Greyhound for example reported growing popularity of its new bus fleet over the holiday. ThePress Enterprise interviewed waiting passengers at the Riverside Downtown bus terminal and found that they find convenience in taking the bus for their holiday travel needs. Such passengers do not want to put up with the airport madness and expensive fares for short-haul trips. If this growth pattern continues, we may be seeing more robust marketplace competition for intercity bus travel very soon. We advocate for public officials to make both streetside and open bus bays at exiting public transit centers available for the private sector coaches which would considerably improve express bus transit options for riders at minimal public costs.
On a more local level, a free shuttle put together by Lake Elsinore businesses launched on Black Friday to ferry passengers between major destinations in the city. Unfortunately, rainy weather made the opening day not so grand as ridership was light. In the public transit field, it is typical for local city bus routes to experience lighter ridership in the rain. So, there is hope in expanding the city’s local transit services through the private sector. The shuttle does provide additional bus transit options in a transit-dependent region paid for entirely with private capital. So, we hope that this bus does become a success.
Gas prices this Thanksgiving were expected to average $3.27 a gallon, down 16 cents from last year and 5 cents below 2011, according to GasBuddy.com. This would translate to an extra $1.93 billion for would-be shoppers during the start of the holiday shopping season ( although a little sharing wouldn’t hurt). For Californians, much of the decreases are attributed to increased availability and delivery of oil from locations within the country, aided by new infrastructure to transport and store crude oil. One example comes from San Luis Obispo, where Phillips 66 recently completed a draft environmental document for a new rail terminal that would send up to 80 tank cars of crude oil to Southern California and the Bay Area. Refineries elsewhere are either adding or improving rail facilities at their refineries to receive these deliveries. However, the railroad industry is also calling on the federal government to provide stronger safety standards for oil cars in response to recent crashes and increased reliance by oil extraction companies to transport crude oil via rail. In any case, gas prices climbed back up by 10 cents per gallon since bottoming out in November.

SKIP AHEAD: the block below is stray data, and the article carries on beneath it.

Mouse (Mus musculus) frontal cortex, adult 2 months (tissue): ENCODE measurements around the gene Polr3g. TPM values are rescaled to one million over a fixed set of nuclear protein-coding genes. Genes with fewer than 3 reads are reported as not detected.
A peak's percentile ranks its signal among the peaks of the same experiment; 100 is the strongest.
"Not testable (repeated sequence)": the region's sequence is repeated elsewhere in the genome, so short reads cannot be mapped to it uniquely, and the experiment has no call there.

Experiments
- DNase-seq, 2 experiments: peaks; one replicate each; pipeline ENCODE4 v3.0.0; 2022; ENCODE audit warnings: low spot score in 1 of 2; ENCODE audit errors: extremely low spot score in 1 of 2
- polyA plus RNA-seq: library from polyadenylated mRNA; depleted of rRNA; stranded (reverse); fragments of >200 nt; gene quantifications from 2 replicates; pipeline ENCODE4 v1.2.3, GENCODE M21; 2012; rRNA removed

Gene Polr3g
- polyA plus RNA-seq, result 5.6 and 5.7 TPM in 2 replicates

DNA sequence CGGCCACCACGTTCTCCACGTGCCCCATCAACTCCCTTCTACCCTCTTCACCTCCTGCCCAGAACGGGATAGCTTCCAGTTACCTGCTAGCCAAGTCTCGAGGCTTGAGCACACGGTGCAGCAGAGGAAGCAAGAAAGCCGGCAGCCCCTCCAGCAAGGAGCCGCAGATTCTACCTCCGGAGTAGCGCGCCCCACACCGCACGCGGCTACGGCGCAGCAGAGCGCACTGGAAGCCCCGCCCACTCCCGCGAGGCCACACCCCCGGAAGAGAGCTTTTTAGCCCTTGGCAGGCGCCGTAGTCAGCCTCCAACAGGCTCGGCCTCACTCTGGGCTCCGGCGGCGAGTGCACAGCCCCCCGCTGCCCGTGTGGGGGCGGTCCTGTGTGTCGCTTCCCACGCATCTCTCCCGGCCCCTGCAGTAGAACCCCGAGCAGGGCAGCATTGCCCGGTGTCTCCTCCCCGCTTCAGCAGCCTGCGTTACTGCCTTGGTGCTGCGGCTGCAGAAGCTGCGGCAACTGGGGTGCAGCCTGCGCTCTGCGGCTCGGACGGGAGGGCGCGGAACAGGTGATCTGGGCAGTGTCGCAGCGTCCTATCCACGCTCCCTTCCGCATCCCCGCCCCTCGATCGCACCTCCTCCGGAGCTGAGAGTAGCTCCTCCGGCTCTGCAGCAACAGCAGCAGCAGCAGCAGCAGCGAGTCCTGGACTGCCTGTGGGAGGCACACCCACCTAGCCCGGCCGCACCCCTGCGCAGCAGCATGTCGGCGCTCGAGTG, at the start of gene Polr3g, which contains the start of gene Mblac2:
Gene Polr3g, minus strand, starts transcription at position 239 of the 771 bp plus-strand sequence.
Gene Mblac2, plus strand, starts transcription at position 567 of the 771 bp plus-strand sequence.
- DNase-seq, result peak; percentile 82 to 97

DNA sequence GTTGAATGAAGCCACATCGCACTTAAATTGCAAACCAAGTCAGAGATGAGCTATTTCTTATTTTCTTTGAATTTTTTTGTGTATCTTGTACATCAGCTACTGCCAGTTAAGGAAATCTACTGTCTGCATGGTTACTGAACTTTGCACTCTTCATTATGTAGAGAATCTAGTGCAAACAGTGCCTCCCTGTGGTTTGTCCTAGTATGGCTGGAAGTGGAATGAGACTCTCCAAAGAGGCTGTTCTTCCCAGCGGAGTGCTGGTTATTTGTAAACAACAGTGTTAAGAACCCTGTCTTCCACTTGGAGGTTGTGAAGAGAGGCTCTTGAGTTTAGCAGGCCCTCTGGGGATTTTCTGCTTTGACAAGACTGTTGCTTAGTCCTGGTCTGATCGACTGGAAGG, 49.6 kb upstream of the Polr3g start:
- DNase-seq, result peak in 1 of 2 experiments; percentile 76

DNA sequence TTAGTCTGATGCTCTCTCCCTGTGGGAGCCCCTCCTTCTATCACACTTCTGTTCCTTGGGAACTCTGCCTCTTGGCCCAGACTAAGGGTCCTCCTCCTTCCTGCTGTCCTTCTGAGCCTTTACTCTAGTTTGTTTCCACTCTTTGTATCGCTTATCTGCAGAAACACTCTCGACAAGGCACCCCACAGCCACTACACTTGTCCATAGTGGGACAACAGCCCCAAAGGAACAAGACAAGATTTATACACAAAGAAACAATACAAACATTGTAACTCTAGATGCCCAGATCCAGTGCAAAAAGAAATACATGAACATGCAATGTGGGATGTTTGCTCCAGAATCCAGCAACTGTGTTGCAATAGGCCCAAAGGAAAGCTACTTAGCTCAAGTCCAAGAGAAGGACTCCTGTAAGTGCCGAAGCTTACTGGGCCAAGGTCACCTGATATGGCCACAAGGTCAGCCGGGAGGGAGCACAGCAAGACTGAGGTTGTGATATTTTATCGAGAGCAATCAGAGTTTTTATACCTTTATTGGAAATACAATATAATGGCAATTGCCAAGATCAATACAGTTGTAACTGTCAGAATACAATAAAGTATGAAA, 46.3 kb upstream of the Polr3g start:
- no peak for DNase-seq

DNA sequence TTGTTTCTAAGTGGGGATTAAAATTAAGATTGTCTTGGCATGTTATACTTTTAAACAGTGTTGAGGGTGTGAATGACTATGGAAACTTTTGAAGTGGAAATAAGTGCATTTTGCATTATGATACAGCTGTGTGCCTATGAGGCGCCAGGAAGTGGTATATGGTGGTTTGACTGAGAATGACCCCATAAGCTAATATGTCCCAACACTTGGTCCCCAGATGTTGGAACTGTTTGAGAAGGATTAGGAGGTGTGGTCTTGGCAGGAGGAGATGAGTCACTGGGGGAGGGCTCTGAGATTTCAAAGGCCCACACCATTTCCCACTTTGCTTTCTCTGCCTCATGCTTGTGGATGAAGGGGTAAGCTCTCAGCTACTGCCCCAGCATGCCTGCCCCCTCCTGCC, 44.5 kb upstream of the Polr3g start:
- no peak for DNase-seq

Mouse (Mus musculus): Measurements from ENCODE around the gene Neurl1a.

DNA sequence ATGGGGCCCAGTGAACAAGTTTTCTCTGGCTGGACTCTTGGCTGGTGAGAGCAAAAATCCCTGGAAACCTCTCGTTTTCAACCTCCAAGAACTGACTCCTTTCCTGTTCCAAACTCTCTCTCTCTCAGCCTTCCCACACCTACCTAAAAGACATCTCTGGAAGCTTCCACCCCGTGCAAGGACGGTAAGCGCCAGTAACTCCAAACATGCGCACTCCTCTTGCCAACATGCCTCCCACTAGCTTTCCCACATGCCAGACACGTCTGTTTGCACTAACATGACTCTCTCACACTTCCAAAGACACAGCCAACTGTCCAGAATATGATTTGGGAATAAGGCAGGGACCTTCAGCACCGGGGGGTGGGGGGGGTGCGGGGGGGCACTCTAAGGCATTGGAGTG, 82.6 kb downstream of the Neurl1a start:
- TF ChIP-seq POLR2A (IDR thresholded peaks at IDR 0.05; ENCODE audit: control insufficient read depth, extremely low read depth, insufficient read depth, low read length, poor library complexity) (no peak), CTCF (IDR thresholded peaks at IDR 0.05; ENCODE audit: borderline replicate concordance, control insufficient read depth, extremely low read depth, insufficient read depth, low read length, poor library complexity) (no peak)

LA City Councilmember Janice Hahn called for better working arrangements for port truck drivers. Hahn noted that, even as the ports generate a multitude of middle-class jobs, most drivers come from other countries and work as independent contractors, to the convenience of the truck companies that regularly deduct expenses from truckers’ salaries. Moreover, while the councilmember cited the success of the Clean Trucks Program, which has reduced air pollution at the ports by up to 80%, much of the costs to modify tractors are shouldered on the truck drivers themselves. To date, however, state and federal labor agencies have increasingly enforced regulations that favor drivers, while some transportation companies have answered the clamors of drivers by offering better wages and various benefits. Truck drivers and transport companies should get their act together if our ports want to stay competitive in light of an expanding Panama Canal.
The LA Times recently profiled LA County Bicycle Coalition Executive Director Jennifer Klausner, an avid bicyclist since childhood who worked for several toy manufacturers before taking the helm at LACBC. While she enjoys bicycling to her destinations, including social gatherings, Klausner is not lost on the challenges of doing so, including dealing with rude and entitled drivers. Some neighborhoods and cities such as Beverly Hills remain averse to installing any kind of bike infrastructure, while others must balance the needs of automobile drivers, pedestrians and bicyclists, such as what is unfolding regarding efforts to repair and reconfigure the Hyperion Avenue Bridge near Glendale. Klausner believes that a complete change of transport culture, not just more bike lanes and safety features, is required in order to make streets safer for all users and that change can only come if people demand it.
90% of car accidents can be attributed to human error, according to the National Highway Traffic Safety Administration. In an effort to reduce such occurrences, the NHTSA is instilling ideas to carmakers on how to incorporate new technologies that would encourage safe driving habits. This includes the Driver Alcohol Detection System for Safety, which uses sensors in the cabin to measure blood-alcohol content by breath or touch. Other technologies, which already exist, include collision warning and automatic braking systems, and transmissions that do not operate when a passenger isn’t wearing a seatbelt. Some of these technologies were on display at the now-concluded LA Auto Show. In a change of tone, carmakers, which previously resisted installing safety features, are working with the NHTSA in developing new features and providing them to the consumer.